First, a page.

By Tracey Webb [twitter-follow screen_name='WebbWriterguru']
Get your daily scoop of what State of the Union is watching today, January 8, 2014.
1. Gates memoir fallout. The White House is pushing back against a new book by former defense secretary Robert Gates that includes scathing criticism of President Obama, top White House aides, Congress and especially Vice President Joe Biden. In "Duty: Memoirs of a Secretary at War," Gates called Biden "a man of integrity," but said "he has been wrong on nearly every major foreign policy and national security issue over the past four decades." In an initial statement in response to the book, the White House said the President "deeply appreciates Gates' service." At Wednesday's White House press briefing, press secretary Jay Carney disputed Gates' claim about Biden. "The President and the rest of us here simply disagree with that assessment," Carney said. "As a senator and as a vice president Joe Biden has been one of the leading statesmen of his time and he has been an excellent counselor and adviser to the president for the past five years."
2. A weapon for the GOP's 2016 anti-Clinton arsenal. The Gates book is also giving Republicans new material to slam Hillary Clinton. While the former defense secretary described Clinton as "smart," and "a superb representative of the United States all over the world," he also said the former secretary of state told Obama she opposed the 2007 troop surge in Iraq for political reasons, since she was running against the President in the Iowa caucuses at the time. "Hillary Clinton has a history of making decisions based on politics instead of principle," RNC spokeswoman Kirsten Kukowski said in response to Gates' claim. "It will be interesting to see how she addresses this with voters who have a long memory of the Clinton ways." By every indicator, Hillary Clinton is the frontrunner for the 2016 Democratic presidential nomination is she decides to make another White House run.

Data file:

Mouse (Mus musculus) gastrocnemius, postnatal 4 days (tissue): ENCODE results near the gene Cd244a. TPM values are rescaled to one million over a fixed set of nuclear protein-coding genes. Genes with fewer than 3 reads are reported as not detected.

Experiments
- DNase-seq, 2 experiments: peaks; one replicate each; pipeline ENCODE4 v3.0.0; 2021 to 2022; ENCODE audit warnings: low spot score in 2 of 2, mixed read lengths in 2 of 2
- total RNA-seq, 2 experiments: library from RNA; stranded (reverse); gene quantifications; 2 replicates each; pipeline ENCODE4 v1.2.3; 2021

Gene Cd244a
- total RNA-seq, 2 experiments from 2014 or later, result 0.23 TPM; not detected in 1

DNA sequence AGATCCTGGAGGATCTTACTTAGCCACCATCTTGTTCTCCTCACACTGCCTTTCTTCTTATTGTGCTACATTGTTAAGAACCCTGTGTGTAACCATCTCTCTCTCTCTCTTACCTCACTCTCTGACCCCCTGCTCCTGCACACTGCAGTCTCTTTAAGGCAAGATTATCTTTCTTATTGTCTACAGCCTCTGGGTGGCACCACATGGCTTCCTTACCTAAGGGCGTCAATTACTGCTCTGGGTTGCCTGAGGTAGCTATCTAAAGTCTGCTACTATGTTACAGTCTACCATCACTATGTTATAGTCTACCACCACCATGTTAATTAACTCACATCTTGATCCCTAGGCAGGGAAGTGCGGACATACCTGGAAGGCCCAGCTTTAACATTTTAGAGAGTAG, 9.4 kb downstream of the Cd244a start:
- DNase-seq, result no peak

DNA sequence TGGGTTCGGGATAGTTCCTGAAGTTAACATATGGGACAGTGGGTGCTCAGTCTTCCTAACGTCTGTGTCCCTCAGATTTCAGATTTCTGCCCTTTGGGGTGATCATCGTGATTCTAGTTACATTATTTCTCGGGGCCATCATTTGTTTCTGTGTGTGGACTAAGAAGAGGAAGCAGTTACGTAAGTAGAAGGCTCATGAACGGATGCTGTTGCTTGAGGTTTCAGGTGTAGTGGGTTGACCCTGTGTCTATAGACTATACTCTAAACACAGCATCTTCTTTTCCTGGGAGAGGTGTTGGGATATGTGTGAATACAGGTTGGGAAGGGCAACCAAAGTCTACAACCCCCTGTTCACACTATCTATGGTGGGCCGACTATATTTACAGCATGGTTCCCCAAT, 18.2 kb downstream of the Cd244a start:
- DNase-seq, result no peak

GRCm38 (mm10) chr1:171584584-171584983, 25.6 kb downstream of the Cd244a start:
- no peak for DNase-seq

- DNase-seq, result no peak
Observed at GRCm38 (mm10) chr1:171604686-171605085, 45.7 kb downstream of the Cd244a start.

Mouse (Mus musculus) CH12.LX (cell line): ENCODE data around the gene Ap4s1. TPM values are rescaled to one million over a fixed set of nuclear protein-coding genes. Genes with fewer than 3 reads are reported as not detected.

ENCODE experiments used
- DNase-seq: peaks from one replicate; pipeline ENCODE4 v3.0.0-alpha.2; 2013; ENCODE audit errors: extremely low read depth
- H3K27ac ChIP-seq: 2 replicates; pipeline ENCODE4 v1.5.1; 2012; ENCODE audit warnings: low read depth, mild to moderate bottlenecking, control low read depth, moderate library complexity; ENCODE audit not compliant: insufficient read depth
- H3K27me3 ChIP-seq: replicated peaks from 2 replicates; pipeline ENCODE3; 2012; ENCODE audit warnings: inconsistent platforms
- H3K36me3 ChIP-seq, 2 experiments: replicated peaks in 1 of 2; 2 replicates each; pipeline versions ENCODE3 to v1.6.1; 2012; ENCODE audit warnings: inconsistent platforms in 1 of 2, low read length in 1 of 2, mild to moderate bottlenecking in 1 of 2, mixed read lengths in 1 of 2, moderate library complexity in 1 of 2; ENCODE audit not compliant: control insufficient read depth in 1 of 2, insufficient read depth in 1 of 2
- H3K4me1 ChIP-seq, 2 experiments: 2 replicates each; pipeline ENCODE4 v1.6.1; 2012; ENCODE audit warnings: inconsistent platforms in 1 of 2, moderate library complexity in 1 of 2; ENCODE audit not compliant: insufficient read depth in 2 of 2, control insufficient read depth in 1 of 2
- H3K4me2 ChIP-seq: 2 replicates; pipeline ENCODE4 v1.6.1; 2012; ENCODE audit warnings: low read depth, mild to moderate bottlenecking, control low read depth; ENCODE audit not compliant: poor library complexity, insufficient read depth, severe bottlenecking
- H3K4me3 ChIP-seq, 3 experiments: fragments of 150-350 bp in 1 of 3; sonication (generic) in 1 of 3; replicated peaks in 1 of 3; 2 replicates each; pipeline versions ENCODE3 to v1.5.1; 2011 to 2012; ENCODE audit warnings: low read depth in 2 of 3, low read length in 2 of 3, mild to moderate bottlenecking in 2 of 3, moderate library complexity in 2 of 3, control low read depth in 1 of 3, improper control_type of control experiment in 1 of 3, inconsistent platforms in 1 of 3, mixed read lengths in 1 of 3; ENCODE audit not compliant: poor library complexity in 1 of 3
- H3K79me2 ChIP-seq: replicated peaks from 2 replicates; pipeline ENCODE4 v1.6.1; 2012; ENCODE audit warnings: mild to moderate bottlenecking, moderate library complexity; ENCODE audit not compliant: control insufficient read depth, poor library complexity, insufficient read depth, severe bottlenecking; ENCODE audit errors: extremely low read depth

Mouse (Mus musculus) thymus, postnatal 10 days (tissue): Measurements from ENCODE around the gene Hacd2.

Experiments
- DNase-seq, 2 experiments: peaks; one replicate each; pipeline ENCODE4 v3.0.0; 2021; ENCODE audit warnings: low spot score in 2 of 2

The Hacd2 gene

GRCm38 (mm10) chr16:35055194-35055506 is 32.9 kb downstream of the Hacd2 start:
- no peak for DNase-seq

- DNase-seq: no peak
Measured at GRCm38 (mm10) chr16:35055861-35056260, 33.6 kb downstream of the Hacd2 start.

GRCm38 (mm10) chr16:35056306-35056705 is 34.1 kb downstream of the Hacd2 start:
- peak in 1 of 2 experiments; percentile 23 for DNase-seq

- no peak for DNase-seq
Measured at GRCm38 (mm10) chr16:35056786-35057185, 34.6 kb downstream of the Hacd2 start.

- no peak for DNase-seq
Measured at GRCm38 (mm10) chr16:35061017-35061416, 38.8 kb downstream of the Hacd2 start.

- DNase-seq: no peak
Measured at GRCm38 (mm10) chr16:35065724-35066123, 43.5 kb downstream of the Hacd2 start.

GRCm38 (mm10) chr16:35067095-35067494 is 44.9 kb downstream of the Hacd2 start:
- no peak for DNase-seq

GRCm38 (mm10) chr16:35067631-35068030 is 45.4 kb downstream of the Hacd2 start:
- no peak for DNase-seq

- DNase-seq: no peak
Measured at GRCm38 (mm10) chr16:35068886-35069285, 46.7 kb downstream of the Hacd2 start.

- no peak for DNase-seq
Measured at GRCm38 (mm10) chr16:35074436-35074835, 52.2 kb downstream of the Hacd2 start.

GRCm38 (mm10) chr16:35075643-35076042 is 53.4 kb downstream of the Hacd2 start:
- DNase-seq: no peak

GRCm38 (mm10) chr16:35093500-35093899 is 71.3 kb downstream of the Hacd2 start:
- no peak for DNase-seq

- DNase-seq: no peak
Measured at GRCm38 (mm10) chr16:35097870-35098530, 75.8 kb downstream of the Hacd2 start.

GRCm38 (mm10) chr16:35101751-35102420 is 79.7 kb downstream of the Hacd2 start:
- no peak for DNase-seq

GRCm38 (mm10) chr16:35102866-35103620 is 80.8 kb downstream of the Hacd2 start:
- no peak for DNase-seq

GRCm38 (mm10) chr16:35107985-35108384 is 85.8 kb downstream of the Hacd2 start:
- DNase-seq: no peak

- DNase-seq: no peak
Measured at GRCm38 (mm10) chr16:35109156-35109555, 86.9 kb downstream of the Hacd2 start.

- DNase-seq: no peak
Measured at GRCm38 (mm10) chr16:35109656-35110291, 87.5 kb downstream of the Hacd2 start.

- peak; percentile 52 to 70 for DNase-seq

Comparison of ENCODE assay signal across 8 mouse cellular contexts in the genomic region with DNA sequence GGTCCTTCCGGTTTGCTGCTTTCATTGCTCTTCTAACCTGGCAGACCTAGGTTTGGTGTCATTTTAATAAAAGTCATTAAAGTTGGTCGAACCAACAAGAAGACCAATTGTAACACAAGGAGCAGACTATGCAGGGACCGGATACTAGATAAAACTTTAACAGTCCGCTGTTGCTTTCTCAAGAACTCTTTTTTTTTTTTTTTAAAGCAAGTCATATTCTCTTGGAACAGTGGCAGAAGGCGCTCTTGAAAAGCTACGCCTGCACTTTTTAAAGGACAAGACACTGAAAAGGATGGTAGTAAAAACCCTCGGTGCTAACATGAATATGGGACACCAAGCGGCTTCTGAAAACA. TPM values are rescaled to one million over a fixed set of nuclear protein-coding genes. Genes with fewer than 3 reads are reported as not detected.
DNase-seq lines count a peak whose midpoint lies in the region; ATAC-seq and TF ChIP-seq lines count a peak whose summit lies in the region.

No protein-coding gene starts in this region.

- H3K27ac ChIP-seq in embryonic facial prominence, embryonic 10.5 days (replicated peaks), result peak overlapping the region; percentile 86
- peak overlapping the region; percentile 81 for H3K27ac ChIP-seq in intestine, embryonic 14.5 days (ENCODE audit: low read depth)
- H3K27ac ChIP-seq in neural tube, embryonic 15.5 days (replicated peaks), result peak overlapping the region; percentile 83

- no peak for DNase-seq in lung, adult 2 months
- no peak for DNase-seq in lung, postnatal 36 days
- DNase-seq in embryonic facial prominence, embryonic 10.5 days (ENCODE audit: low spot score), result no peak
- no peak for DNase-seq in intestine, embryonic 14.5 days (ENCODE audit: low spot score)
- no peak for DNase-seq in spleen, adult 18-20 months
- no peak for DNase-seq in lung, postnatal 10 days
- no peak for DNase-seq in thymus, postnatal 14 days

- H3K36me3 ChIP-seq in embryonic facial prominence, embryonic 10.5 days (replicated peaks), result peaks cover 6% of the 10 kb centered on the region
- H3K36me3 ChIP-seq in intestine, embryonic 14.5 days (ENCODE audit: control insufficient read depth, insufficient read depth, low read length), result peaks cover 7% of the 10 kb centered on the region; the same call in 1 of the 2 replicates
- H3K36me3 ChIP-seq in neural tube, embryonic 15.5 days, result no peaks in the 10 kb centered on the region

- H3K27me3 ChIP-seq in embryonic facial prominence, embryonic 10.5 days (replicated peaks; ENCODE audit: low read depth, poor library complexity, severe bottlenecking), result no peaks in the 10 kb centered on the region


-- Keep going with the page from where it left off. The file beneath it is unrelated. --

3. Rubio's anti-poverty plan. As the issue of income inequality creeps into the current national political debate, the so-called War on Poverty is getting a fresh look 50 years after it was first declared by President Lyndon Johnson. This time around, Republicans want to steer the discussion. Florida Republican Sen. Mark Rubio, who is considered a potential 2016 presidential contender, delivered a major address on the issue. "What I am proposing today is the most fundamental change in how the federal government fights poverty and encourages upward mobility," said Rubio. "I am proposing that we turn over Washington's anti-poverty programs - and the trillions that are spent on them - to the states."
4. Big business to pull "out all of the stops" on immigration. The president of the U.S. Chamber of Commerce is vowing that 2014 will be the year his group pulls "out all of the stops" to pass immigration reform. "We're determined to make 2014 the year that immigration reform is finally enacted," Chamber of of Commerce President Thomas Donohue said in 2014 State of American Business address. He promised the organization will turn the 2014 midterm elections "into a motivation for change." Although the Senate passed immigration reform last June and President Obama says it is a top priority for his second term, legislation has been stuck in the Republican-led House.
5. Independents' Day. The number of Americans who identify as political independents is at an all-time high. A new Gallup poll finds 42% of Americans considered themselves as independents last year. The survey also found that only 25% self-identified as Republicans, the lowest level in Gallup polling in 25 years.